Virginia Lawyers Weekly//February 20, 2022
Virginia Lawyers Weekly//February 20, 2022//
Type of action: Medical malpractice
Injuries alleged: Alleged rectum injury causing temporary colostomy, two hernias, rectovaginal fistula, three surgeries and physical and mental pain
Name of case: Goldstein v. Heritage
Court: Prince William County Circuit Court
Case no.: CL 19-2503
Tried before: Jury
Name of judge or mediator: Judge James A. Willett
Date resolved: 11/16/2021
Verdict or settlement: Verdict
Amount: $0 (defense)
Attorneys for defendant (and city): Coreen Silverman and Dustin Plumadore, Richmond
Description of case: The plaintiff was diagnosed with multiple fibroids following ultrasound to evaluate the cause of excessive vaginal bleeding and anemia. The defendant attempted to perform myomectomy but aborted the procedure due to excessive bleeding. The defendant counseled the plaintiff and recommended vaginal hysterectomy to remove her uterus and repair cystocele and rectocele. Several months later, the plaintiff returned and agreed to proceed with the vaginal hysterectomy.
During the procedure, the defendant could not access the posterior culdesac, so he proceeded to open the anterior culdesac to access the peritoneum. The defendant found it difficult to obtain descent of the uterus and proceeded to morcellate it. During the morcellation, a piece of stool fell in the operative field. The defendant immediately consulted with a general surgeon and converted to abdominal approach to complete the hysterectomy and repair the bowel injury.
The defendant removed the uterus following conversion and found the vagina densely adherent to the anterior rectum. The general surgeon performed a temporary colostomy, which was successfully reversed. The plaintiff subsequently developed rectovaginal fistula and two hernias, requiring two additional surgeries to repair the hernias. The rectovaginal fistula was repaired but was not successful. The plaintiff alleges she continues to have stool from her vagina, abdominal pain, embarrassment and humiliation. The plaintiff alleges the plaintiff’s uterus was too large to be removed safely via vaginal hysterectomy. The plaintiff’s standard of care expert testified that Dr. Heritage violated the standard of care by not performing an ultrasound, CT scan and rectovaginal examination to determine the presence of adhesions before performing the vaginal hysterectomy and failing to convert to abdominal approach when he could not access the posterior culdesac. The plaintiff’s expert testified that Dr. Heritage perforated plaintiff’s rectum during the morcellation.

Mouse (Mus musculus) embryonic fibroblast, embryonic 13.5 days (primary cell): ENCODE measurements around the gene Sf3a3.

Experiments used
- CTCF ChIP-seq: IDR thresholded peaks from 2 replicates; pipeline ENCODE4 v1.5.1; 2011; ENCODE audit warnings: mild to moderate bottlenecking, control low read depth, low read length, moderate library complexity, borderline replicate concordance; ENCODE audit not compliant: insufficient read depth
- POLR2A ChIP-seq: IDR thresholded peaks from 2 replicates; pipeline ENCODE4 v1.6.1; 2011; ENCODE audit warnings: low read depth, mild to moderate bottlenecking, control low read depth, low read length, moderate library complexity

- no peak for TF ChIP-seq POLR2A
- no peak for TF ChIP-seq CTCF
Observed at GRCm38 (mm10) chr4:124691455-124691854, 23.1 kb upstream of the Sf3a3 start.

The defendant’s expert testified that Dr. Heritage complied with the standard of care at all times and the rectal injury was unavoidable due to the dense adhesions that were unexpected, as the plaintiff had no surgical or medical history that should have caused a reasonable surgeon to suspect the adhesions that fused the posterior wall of the vagina to the anterior wall of the rectum. The defendant colorectal surgeons testified that the rectal injury occurred during the first cut as Dr. Heritage was attempting to access the posterior culdesac and the plaintiff’s complications resulted from her diabetes, hypertension and obesity.
The matter was tried to jury, and after two hours of deliberation, the jury returned a verdict in favor of the defendants.